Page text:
arccos= <xarray.ufuncs._UFuncDispatcher object>¶
xarray specific variant of numpy.arccos. Handles xarray.Dataset, xarray.DataArray, xarray.Variable, numpy.ndarray and dask.array.Array objects with automatic dispatching.
Documentation from numpy:
Trigonometric inverse cosine, element-wise.
The inverse of cos so that, if
y = cos(x), then
x = arccos(y).
x : array_like
x-coordinate on the unit circle. For real arguments, the domain is [-1, 1].
out : ndarray, optional
Array of the same shape as a, to store results in. See doc.ufuncs (Section “Output arguments”) for more details.
angle : ndarray
The angle of the ray intersecting the unit circle at the given x-coordinate in radians [0, pi]. If x is a scalar then a scalar is returned, otherwise an array of the same shape as x is returned.
arccos is a multivalued function: for each x there are infinitely many numbers z such that cos(z) = x. The convention is to return the angle z whose real part lies in [0, pi].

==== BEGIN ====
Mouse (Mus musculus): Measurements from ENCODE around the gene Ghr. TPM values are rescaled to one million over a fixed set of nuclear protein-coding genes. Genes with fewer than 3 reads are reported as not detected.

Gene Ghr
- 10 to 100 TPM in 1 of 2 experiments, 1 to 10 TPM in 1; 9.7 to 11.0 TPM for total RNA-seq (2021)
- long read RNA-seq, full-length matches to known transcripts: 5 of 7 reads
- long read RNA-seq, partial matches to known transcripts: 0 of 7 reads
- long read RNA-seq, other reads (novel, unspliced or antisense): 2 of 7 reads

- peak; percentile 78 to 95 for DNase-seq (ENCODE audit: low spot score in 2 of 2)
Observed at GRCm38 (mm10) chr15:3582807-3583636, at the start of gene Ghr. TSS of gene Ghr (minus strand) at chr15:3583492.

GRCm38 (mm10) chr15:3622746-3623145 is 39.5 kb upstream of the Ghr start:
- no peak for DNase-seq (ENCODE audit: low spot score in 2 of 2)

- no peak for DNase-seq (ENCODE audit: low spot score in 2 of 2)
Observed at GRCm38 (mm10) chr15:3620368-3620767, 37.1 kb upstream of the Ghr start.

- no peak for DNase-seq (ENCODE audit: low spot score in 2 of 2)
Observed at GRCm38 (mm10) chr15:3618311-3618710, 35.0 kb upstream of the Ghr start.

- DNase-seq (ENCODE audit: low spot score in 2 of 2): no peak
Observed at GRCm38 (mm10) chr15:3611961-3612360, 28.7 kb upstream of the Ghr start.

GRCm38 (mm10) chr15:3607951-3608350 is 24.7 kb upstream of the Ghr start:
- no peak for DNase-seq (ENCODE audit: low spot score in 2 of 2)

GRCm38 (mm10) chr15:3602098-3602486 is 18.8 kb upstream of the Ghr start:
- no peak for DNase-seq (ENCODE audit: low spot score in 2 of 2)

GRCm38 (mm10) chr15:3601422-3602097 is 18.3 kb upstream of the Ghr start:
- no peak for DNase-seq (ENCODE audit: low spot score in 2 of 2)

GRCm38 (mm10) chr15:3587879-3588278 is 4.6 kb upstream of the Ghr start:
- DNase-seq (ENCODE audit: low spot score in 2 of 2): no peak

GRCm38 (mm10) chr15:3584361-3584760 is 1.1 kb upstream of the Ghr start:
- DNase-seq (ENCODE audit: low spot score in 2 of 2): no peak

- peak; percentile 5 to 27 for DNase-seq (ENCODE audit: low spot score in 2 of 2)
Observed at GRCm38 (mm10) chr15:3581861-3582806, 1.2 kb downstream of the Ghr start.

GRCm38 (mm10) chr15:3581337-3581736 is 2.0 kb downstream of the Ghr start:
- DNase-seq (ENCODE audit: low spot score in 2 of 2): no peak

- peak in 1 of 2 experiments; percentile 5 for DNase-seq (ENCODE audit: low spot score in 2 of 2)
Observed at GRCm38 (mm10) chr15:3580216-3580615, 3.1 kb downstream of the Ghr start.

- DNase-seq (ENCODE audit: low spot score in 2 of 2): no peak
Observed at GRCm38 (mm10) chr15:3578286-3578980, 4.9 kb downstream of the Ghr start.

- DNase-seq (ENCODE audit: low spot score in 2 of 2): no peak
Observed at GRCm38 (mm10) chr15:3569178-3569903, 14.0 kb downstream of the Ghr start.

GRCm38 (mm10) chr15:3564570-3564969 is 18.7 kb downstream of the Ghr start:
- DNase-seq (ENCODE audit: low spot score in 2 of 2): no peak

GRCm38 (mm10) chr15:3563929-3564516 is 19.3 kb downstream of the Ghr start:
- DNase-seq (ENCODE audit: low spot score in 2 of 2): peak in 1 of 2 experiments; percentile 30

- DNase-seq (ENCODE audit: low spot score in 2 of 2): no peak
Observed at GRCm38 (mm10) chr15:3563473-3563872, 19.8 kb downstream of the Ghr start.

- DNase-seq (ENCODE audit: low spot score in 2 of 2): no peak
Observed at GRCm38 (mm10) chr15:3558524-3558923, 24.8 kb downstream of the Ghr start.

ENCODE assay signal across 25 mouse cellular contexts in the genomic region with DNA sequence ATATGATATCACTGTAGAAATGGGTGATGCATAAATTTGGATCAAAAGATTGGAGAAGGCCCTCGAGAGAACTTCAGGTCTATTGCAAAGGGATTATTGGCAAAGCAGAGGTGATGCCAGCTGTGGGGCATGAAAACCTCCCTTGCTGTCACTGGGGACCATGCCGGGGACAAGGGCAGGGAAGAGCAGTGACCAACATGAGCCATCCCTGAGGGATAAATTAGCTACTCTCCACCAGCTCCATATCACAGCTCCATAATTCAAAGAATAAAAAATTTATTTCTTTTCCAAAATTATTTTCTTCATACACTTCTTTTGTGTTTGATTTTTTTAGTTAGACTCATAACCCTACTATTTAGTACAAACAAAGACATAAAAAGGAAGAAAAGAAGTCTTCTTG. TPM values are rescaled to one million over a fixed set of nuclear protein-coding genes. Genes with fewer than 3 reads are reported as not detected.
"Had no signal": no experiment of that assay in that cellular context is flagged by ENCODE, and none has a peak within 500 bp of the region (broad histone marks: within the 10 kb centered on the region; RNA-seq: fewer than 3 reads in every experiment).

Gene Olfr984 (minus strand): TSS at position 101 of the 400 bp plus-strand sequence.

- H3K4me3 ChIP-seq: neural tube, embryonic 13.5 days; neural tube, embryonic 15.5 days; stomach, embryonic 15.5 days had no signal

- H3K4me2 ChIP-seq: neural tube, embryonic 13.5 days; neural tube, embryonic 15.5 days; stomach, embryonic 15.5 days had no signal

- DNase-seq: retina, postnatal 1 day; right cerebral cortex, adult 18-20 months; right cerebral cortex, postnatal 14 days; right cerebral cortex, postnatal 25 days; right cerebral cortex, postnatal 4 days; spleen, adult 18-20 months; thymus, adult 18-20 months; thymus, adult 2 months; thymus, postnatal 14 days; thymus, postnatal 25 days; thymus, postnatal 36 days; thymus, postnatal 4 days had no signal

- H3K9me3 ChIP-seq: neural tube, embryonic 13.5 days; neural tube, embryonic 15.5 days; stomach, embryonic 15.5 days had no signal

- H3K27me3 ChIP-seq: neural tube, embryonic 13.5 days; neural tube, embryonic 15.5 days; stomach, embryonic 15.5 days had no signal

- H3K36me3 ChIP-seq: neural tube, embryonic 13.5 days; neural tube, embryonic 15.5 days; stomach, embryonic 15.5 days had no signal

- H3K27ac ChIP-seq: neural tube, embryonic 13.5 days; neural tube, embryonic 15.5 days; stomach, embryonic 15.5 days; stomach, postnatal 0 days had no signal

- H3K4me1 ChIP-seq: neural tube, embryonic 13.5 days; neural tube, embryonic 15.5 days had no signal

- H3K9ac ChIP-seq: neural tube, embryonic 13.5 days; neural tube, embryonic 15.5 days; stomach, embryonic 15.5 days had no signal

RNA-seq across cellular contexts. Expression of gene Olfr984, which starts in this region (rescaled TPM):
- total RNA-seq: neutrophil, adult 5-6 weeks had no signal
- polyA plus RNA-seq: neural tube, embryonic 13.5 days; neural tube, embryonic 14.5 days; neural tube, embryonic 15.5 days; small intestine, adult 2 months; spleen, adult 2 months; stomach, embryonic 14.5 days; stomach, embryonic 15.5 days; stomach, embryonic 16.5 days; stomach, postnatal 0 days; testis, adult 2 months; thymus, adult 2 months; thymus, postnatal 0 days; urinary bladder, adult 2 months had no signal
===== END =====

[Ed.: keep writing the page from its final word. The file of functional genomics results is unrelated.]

For real-valued input data types, arccos always returns real output. For each value that cannot be expressed as a real number or infinity, it yields
nanand sets the invalid floating point error flag.
For complex-valued input, arccos is a complex analytic function that has branch cuts [-inf, -1] and [1, inf] and is continuous from above on the former and from below on the latter.
The inverse cos is also known as acos or cos^-1.
M. Abramowitz and I.A. Stegun, “Handbook of Mathematical Functions”, 10th printing, 1964, pp. 79. http://www.math.sfu.ca/~cbm/aands/
We expect the arccos of 1 to be 0, and of -1 to be pi:
>>> np.arccos([1, -1]) array([ 0. , 3.14159265])
>>> import matplotlib.pyplot as plt >>> x = np.linspace(-1, 1, num=100) >>> plt.plot(x, np.arccos(x)) >>> plt.axis('tight') >>> plt.show()